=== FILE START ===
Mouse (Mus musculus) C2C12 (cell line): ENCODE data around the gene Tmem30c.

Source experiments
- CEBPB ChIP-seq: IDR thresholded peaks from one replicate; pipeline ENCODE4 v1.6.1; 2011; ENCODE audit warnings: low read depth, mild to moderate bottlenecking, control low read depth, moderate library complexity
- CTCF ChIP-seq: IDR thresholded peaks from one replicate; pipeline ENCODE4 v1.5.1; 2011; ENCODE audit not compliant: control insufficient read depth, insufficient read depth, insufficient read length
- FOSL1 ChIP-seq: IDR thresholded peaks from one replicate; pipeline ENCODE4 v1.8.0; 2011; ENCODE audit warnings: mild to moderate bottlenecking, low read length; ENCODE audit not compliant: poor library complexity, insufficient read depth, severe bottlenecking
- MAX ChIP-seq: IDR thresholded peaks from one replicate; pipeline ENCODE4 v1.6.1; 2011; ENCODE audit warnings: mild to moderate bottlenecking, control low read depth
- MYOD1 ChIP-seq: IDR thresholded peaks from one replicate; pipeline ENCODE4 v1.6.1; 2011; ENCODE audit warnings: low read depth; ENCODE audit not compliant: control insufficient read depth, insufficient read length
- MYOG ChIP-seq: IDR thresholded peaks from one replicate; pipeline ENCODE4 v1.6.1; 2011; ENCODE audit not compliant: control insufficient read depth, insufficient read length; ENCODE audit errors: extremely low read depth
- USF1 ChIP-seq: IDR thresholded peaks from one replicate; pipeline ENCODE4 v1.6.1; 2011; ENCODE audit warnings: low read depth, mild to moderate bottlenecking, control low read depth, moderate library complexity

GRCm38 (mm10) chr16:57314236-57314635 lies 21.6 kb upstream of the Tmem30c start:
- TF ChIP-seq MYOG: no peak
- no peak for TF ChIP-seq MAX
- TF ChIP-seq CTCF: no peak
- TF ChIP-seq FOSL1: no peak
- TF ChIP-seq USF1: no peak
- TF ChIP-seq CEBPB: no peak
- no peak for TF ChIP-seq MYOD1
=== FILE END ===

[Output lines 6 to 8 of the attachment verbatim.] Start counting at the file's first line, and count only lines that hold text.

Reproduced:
- MAX ChIP-seq: IDR thresholded peaks from one replicate; pipeline ENCODE4 v1.6.1; 2011; ENCODE audit warnings: mild to moderate bottlenecking, control low read depth
- MYOD1 ChIP-seq: IDR thresholded peaks from one replicate; pipeline ENCODE4 v1.6.1; 2011; ENCODE audit warnings: low read depth; ENCODE audit not compliant: control insufficient read depth, insufficient read length
- MYOG ChIP-seq: IDR thresholded peaks from one replicate; pipeline ENCODE4 v1.6.1; 2011; ENCODE audit not compliant: control insufficient read depth, insufficient read length; ENCODE audit errors: extremely low read depth